The board now has nine members, with efforts underway to strengthen it with more corporate Akron membership, he said.
Division of opinion
Kevin D. Harris, a partner in the Canton accounting firm Harris Miller & Finkelstein, was board chairman of First Tee Akron during the merger talks and said he worked “very hard on that process.”
He would not go into detail about why board members left, but did say there was “clearly a division of opinion on what was in the best interest of the chapter.”
Harris said the home office in Florida was pushing the concept of regional chapters.
Top officials at First Tee headquarters in St. Augustine declined to comment directly on the Cleveland-Akron-Canton merger talks. Harris left no doubt about where he stood.
“I saw what I thought to be some real benefits in an attempt to raise the First Tee as a brand and an image in the public conscience,” he said.
One benefit, other than a staff streamlining from three local chapter executives to one regional head, would be broader funding sources and, thus, the attraction of more kids.
“What do you think the mayor of Cuyahoga Falls would think if First Tee Akron comes knocking and says, ‘We’d like to have an event at the muni course in Cuyahoga Falls?’
“If you’re ‘the First Tee of Northeast Ohio,’ you knock down the silos,” Harris said.
He said he was not bitter over the failed merger and did not leave for that reason. His term as chairman was scheduled to end before it came to that, Harris said, but he stayed on to continue the talks.
A lasting impression
King, 43, the current executive director, was born in Cleveland, became a star basketball player at Beachwood High and Indiana (Pa.) University, then went on to play professionally overseas for 10 years.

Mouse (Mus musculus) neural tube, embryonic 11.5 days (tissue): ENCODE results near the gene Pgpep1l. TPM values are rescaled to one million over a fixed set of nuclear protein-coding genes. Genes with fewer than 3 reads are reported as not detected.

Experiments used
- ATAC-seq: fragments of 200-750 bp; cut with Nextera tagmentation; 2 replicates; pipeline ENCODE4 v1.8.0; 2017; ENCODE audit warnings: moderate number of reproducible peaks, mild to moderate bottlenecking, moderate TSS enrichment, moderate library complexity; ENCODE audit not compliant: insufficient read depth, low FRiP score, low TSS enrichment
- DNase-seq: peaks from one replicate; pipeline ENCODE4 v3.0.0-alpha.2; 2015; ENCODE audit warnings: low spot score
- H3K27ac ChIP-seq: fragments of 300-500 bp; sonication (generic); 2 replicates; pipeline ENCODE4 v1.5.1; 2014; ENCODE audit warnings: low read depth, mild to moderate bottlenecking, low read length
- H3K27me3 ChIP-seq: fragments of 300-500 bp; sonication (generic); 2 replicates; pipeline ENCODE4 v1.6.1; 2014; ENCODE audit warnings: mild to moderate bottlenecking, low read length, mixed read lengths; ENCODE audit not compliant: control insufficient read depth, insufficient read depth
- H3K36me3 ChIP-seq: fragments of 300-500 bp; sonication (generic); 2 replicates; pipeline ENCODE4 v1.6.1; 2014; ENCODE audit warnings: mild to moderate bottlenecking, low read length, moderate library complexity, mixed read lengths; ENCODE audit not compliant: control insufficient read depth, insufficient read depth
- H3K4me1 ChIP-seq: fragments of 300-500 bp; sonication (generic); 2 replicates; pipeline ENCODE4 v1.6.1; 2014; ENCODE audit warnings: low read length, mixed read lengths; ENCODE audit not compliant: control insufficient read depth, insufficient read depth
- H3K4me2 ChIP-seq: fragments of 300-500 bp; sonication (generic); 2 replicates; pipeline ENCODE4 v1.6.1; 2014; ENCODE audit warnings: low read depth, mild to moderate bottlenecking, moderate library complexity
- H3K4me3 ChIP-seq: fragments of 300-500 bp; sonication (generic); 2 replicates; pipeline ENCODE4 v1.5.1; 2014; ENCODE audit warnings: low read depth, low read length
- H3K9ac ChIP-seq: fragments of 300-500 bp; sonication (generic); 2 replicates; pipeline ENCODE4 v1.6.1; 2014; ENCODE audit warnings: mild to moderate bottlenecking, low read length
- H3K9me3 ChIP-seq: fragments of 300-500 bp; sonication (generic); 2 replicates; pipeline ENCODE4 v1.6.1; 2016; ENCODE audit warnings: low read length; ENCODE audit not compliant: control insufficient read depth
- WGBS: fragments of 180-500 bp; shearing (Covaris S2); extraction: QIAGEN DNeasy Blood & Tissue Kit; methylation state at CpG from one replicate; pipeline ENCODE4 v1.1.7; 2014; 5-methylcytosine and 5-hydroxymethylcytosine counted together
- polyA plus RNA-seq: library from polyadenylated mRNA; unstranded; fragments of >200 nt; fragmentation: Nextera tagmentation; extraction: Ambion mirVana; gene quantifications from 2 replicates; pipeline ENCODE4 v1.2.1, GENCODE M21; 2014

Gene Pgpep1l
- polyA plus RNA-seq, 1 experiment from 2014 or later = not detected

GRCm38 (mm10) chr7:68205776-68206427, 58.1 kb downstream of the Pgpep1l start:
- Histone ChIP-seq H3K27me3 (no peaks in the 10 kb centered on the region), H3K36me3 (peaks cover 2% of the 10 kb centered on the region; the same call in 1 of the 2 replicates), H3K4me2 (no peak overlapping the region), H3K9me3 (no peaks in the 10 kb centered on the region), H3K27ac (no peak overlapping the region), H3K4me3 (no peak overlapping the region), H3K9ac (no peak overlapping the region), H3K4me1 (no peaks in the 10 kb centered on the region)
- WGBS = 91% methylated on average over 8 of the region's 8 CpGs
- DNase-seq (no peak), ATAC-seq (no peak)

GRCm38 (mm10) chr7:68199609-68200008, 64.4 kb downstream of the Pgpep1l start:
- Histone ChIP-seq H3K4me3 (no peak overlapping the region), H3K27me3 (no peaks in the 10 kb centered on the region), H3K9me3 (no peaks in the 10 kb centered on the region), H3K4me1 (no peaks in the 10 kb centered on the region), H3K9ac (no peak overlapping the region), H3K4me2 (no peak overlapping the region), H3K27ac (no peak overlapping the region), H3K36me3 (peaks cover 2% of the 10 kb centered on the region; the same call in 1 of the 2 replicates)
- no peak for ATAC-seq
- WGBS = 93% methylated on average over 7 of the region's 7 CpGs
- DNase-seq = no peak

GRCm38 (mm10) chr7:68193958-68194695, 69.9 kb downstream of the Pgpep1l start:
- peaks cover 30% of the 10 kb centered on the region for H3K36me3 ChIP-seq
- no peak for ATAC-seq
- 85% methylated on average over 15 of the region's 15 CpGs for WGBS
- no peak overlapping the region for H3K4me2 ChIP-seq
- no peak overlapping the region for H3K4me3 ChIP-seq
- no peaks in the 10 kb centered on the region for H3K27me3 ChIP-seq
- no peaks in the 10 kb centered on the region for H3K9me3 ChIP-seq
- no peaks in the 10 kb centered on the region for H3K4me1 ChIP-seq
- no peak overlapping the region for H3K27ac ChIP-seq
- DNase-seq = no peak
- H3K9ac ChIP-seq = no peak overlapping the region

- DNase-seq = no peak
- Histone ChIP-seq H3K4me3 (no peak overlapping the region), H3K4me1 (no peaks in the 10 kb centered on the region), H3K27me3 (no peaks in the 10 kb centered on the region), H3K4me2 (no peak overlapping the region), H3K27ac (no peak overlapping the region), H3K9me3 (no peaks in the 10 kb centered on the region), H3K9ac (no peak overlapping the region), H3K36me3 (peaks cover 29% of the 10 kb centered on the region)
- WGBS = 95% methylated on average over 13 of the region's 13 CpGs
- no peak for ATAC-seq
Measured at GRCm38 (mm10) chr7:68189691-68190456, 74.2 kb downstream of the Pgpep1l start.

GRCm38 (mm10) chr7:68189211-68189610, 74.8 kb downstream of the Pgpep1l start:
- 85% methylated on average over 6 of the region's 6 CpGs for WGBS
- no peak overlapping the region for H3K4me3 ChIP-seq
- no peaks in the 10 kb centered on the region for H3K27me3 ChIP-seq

He was immediately attracted to golf, he said, when a friend, former Chicago Bulls star Brad Sellers, told him to tune in to the first major PGA tournament of 1997, when Tiger Woods, at age 21, won his first of four Masters Tournament titles, blowing away the field by 12 shots.
As King conducted a lengthy interview, about two dozen First Tee kids were outside on the Mud Run course, working on the practice areas with the volunteer coaches, who are led by Ryan Maxwell, King’s chief assistant.
Maxwell, in his fifth year with First Tee, is a former Walsh Jesuit golfer and a 2008 Kent State graduate in sports management.
King points to Maxwell’s job title, “Golf and Life Skills” coach, as the best example that First Tee Akron isn’t closing its doors.
Its logs show the program had 304 kids registered in 2008, followed by a high of 359 in 2009 and a low of 220 in 2011.
King said there are about 210 participating this year, with the main enrollment sessions, Fall 1 and Fall 2, timed in mid-September, when kids have settled into school.
They learn more than how to play golf. King said they learn how to do things that will have lasting impressions on their lives.
“Our kids,” he said, “aren’t looking down at their shoelaces when they shake your hand, they’re not afraid to say their names, they’re not afraid to look you in the eyes and tell you who they are, where they live and what they represent.
“They’re proud of being in this program,” King said.
McCorvey, the board chairman, said the program’s lessons of life, “the things that really can’t be measured,” are what matter most.
Ed Meyer can be reached at 330-996-3784 or at firstname.lastname@example.org.